Rose Petals


Rose, Orange Blossom & Lavender Flower Waters
Learn about flower waters and how to use them.

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True flower waters are known as hydrosols and are a byproduct from the steam distillation process that is used to extract essential oils from flowers. Rose, orange blossom, and lavender waters have been used for centuries as ingredients in perfumes and foods, as well as for medicinal purposes.

Rosewater is distilled from roses, orange blossom water from the blossoms of the Seville orange, and lavender water from the flowers of the lavender plant. Both rose water and orange blossom water were first distilled in the 10th century, followed by lavender water in the 12th century.

Rose

Rosewater is an ingredient in many Persian and Indian desserts such as custards, pastries, and ice cream. Try a few drops of rosewater, mixed with slivered almonds in vanilla or plain yogurt, ice cream, rice pudding, or custard. Or, make simple syrup using equal amounts of rosewater and water, plus sugar. Rosewater also pairs nicely with slivered almonds and ricotta cheese. Do not use rosewater from the drugstore for cooking as it contains alcohol.

Orange Blossom

Orange blossom water is an ingredient in Persian as well as Arabic food. Orange blossom water has a stronger flavor than rosewater and should be used sparingly so that the other flavors in the dish are not overwhelmed. Add a few drops to a mixed green salad or fruit, or use in lamb, chicken, or rice dishes made with almonds, apricots, figs, pears, or dates.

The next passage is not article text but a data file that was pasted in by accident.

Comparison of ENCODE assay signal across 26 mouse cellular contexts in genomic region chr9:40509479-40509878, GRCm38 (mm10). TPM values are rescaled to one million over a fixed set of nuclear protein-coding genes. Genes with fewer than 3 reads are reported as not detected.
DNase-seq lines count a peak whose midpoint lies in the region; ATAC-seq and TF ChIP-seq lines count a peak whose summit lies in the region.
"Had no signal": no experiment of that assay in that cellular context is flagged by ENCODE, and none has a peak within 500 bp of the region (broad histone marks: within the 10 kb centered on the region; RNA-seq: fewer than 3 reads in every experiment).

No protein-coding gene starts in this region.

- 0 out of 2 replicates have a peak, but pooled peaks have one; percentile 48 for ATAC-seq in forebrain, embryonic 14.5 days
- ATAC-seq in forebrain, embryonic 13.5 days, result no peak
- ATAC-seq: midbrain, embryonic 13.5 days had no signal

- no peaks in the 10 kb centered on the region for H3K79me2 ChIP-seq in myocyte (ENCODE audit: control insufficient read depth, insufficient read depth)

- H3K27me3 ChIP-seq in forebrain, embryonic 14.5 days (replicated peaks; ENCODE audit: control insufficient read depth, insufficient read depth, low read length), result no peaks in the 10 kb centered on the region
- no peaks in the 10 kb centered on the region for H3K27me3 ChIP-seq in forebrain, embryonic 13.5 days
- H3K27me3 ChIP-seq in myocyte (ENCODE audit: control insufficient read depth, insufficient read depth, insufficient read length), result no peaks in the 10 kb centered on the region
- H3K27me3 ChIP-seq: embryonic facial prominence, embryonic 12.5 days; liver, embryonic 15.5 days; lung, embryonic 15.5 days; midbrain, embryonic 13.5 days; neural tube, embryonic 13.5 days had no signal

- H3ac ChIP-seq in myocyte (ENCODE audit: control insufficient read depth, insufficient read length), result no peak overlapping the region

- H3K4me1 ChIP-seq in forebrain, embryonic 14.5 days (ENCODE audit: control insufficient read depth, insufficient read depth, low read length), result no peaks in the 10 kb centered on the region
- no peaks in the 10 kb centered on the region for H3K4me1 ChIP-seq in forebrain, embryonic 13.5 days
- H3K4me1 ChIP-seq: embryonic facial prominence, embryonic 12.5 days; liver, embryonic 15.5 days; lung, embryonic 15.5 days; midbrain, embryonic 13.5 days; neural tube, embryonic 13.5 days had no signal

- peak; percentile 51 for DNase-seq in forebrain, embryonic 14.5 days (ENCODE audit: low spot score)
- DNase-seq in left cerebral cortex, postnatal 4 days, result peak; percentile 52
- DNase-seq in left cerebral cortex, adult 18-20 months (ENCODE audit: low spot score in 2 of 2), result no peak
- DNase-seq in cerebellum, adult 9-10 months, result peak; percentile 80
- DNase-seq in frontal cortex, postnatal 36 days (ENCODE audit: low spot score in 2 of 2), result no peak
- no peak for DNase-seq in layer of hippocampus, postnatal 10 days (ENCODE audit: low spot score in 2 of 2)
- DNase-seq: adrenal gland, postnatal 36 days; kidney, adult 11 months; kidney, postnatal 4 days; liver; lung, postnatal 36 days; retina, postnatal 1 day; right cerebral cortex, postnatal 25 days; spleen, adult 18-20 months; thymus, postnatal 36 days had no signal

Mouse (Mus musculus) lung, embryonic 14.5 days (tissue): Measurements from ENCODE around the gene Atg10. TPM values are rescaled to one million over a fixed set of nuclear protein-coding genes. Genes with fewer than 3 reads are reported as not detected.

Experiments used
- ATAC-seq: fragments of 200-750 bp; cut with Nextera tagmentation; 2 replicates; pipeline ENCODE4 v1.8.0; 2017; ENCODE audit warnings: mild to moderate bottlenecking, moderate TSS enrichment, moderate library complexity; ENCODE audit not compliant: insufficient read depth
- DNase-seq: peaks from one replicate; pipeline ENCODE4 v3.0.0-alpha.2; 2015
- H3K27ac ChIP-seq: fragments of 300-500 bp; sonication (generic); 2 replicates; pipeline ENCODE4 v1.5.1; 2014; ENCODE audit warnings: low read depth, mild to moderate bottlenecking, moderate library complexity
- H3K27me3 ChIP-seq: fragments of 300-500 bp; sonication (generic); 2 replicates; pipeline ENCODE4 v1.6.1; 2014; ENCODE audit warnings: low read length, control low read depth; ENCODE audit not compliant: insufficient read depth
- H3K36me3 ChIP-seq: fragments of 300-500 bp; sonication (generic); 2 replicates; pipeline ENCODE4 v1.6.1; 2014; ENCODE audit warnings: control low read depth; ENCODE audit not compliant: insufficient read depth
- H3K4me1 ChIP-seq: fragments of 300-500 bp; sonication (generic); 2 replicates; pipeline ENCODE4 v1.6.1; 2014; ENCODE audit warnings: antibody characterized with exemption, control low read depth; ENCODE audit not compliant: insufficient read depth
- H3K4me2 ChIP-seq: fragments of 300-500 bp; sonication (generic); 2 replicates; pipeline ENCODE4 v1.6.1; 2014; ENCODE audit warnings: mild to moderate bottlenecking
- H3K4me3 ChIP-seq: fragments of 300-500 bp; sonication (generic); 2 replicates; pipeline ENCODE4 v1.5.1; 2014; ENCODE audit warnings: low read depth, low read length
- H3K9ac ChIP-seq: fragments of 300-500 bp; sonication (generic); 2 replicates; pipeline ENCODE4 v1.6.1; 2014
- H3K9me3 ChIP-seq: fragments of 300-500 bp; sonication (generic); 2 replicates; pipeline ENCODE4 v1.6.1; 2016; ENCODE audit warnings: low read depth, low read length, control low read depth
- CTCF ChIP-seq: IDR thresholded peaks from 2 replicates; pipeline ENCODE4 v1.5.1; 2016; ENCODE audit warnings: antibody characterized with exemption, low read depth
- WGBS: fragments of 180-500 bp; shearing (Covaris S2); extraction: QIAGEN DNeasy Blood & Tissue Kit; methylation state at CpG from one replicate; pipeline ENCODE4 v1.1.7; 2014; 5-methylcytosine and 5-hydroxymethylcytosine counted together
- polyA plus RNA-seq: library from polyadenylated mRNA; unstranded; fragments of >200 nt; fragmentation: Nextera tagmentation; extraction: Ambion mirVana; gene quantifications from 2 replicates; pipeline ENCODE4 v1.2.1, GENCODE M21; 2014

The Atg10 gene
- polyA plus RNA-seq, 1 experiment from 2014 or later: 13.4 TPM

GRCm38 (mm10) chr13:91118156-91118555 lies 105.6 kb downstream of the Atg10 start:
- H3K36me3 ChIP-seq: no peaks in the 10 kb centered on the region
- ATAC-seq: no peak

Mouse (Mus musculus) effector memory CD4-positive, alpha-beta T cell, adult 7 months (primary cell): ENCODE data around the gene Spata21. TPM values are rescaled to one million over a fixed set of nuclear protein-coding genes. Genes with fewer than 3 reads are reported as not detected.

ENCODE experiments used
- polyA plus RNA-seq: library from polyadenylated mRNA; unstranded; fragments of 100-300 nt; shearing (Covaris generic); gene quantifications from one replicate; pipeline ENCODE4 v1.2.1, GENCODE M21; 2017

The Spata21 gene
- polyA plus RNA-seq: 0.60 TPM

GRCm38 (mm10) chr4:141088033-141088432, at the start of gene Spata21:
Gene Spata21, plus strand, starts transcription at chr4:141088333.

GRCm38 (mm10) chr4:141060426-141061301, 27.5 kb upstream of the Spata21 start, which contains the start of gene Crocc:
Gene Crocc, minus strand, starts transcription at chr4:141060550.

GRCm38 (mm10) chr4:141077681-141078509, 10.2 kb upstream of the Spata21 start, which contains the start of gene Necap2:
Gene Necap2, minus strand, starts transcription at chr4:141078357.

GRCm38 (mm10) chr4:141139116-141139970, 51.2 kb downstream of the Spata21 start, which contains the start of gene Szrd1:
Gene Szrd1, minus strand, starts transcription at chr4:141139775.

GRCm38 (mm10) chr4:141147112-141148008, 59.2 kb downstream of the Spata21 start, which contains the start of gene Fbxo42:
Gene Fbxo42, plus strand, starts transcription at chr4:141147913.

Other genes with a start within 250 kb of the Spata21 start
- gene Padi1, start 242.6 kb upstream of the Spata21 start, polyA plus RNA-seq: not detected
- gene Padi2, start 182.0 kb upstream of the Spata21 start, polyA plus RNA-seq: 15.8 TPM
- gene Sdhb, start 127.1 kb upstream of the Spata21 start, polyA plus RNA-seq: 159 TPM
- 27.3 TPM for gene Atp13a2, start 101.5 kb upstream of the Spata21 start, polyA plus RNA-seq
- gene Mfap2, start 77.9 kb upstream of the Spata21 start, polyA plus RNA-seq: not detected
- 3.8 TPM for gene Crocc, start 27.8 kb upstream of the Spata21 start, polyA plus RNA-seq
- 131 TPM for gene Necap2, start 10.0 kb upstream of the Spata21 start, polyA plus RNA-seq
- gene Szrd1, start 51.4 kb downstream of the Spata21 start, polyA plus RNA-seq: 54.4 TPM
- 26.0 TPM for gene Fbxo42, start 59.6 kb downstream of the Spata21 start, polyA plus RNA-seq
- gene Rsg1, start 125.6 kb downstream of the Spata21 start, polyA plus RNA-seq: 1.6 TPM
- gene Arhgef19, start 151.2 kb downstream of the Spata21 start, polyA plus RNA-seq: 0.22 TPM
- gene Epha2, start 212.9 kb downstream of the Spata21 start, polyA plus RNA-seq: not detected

Both rosewater and orange blossom water can be mixed with still or sparkling water and garnished with fruit or edible flowers to create a refreshing drink.

Lavender

Although lavender water itself is not used in cooking, fresh or dried flowers can be used to make simple syrup for fruit, ice cream, cake, or pastries. Jerry Traunfled, in his book Herbfarm Cookbook, suggests pairing lavender with berries, black currents, cherries, figs, plums, or with ginger, lemon, orange, or vanilla flavors.

To make simple syrup with lavender, combine 1 cup of water and 3/4-cup sugar (can be adjusted to taste) in a saucepan and bring to a boil. Add 2 to 3 teaspoons of fresh lavender flowers and stir making sure flowers are immersed in the liquid. Remove from heat, cover, and let steep for 30 minutes. Strain into a pitcher and use immediately or refrigerate up to three months in a glass jar with a tightly closed lid.

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